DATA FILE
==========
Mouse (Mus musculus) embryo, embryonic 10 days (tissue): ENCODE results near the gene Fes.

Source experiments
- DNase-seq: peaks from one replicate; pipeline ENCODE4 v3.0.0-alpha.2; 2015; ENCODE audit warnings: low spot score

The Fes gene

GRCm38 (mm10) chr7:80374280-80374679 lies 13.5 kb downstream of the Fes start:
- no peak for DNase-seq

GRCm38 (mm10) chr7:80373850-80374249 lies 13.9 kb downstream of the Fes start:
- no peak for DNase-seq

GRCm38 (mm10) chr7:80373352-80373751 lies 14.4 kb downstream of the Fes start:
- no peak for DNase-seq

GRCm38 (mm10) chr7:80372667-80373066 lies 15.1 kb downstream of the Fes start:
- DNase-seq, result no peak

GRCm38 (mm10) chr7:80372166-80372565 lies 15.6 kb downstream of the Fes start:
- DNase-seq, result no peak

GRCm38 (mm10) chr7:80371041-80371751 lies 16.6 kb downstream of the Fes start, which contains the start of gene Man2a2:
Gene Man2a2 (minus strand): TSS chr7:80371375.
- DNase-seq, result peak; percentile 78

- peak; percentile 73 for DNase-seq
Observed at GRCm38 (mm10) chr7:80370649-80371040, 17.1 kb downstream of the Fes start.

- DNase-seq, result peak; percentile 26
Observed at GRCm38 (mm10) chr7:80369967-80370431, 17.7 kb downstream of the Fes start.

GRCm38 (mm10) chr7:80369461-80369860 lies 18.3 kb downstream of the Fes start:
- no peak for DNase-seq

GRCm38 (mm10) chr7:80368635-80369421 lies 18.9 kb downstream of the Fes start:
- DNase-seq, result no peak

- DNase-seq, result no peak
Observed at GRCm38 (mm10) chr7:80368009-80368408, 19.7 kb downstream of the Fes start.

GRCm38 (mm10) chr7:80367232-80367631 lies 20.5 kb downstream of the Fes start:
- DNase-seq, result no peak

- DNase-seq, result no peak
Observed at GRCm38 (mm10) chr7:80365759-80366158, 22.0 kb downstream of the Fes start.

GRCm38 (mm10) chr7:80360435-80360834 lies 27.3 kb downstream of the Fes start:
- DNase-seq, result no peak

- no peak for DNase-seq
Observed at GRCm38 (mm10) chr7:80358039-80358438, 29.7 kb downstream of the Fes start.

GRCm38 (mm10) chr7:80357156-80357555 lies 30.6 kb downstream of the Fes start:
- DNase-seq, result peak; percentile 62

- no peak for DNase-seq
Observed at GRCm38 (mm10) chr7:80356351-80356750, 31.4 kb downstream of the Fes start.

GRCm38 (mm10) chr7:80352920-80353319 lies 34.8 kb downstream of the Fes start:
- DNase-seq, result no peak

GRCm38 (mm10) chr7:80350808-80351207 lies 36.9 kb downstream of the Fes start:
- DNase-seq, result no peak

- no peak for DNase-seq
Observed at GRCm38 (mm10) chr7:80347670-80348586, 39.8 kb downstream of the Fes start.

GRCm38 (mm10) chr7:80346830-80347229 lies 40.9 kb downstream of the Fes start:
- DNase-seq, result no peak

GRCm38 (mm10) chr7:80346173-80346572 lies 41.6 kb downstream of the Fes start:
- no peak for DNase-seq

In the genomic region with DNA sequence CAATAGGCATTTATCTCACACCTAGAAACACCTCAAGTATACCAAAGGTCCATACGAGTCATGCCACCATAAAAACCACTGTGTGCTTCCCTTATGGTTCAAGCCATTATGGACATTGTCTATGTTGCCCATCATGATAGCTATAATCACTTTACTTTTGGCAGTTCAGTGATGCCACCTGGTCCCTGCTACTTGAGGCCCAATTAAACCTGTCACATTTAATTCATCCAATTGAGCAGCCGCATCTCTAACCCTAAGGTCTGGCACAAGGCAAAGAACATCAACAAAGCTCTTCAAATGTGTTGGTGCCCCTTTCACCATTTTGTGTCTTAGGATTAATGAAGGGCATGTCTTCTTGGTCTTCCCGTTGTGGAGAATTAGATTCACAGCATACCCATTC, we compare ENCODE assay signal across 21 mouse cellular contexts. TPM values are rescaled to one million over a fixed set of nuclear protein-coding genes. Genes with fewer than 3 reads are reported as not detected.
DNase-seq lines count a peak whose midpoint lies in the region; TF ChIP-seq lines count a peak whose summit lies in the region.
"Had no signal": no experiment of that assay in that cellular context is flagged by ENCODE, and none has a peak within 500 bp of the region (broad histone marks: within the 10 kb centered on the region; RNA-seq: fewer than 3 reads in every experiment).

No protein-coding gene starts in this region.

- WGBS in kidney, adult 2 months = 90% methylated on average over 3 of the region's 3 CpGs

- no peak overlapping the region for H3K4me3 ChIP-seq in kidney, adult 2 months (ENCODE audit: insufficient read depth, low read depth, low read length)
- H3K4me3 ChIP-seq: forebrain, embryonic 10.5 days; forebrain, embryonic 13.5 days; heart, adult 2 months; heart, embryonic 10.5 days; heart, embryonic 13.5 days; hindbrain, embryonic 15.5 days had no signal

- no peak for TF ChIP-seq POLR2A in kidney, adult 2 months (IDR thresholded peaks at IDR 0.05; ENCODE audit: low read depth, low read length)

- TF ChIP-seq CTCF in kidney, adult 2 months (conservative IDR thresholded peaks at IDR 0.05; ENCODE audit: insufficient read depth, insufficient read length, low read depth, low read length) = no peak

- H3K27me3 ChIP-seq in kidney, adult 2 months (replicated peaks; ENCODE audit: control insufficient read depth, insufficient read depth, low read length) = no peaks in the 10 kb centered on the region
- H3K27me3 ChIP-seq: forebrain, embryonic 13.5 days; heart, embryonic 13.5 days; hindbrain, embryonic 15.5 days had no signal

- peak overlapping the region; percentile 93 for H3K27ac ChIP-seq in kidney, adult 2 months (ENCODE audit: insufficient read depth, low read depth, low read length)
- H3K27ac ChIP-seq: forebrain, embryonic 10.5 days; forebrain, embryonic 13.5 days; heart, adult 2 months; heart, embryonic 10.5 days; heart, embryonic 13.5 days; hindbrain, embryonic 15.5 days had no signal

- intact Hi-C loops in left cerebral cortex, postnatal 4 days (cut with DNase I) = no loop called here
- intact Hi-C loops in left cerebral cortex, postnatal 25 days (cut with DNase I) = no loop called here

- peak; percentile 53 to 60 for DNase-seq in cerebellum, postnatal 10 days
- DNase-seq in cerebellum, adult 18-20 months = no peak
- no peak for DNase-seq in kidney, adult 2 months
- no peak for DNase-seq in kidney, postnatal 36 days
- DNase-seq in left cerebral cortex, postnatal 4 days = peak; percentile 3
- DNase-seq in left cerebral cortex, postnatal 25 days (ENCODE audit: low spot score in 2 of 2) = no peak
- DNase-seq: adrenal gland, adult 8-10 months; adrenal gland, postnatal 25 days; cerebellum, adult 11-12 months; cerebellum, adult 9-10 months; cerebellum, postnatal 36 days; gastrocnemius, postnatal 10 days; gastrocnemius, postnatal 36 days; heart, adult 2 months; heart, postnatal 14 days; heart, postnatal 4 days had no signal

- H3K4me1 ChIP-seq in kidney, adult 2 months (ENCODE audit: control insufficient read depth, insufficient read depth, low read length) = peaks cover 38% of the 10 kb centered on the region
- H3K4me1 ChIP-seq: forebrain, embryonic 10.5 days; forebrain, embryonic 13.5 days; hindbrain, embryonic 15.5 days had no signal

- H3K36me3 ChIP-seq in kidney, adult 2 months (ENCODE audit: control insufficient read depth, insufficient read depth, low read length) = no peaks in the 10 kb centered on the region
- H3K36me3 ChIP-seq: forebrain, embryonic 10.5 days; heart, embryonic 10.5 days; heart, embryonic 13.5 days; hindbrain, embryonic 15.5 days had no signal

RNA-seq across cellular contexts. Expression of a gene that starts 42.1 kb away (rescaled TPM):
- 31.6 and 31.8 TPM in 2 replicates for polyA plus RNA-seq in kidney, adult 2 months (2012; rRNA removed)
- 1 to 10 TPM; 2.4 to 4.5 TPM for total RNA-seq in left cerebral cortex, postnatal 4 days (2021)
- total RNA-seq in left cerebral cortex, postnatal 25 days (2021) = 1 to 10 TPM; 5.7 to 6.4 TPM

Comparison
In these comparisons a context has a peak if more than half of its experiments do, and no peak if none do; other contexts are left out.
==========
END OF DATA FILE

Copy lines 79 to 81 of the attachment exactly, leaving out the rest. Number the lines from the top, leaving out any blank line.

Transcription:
- total RNA-seq in left cerebral cortex, postnatal 25 days (2021) = 1 to 10 TPM; 5.7 to 6.4 TPM

Comparison
In these comparisons a context has a peak if more than half of its experiments do, and no peak if none do; other contexts are left out.